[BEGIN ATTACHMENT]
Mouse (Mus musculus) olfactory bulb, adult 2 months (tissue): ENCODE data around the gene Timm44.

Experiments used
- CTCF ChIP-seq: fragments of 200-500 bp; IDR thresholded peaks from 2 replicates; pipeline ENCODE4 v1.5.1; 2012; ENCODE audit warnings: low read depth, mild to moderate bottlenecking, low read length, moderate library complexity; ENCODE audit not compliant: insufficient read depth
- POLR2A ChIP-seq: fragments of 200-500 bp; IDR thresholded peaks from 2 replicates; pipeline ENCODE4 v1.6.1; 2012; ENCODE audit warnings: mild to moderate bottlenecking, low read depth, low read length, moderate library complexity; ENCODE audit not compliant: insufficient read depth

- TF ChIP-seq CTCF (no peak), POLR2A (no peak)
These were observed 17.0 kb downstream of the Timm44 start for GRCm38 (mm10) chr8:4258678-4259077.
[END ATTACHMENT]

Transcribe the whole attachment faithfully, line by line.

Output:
Mouse (Mus musculus) olfactory bulb, adult 2 months (tissue): ENCODE data around the gene Timm44.

Experiments used
- CTCF ChIP-seq: fragments of 200-500 bp; IDR thresholded peaks from 2 replicates; pipeline ENCODE4 v1.5.1; 2012; ENCODE audit warnings: low read depth, mild to moderate bottlenecking, low read length, moderate library complexity; ENCODE audit not compliant: insufficient read depth
- POLR2A ChIP-seq: fragments of 200-500 bp; IDR thresholded peaks from 2 replicates; pipeline ENCODE4 v1.6.1; 2012; ENCODE audit warnings: mild to moderate bottlenecking, low read depth, low read length, moderate library complexity; ENCODE audit not compliant: insufficient read depth

- TF ChIP-seq CTCF (no peak), POLR2A (no peak)
These were observed 17.0 kb downstream of the Timm44 start for GRCm38 (mm10) chr8:4258678-4259077.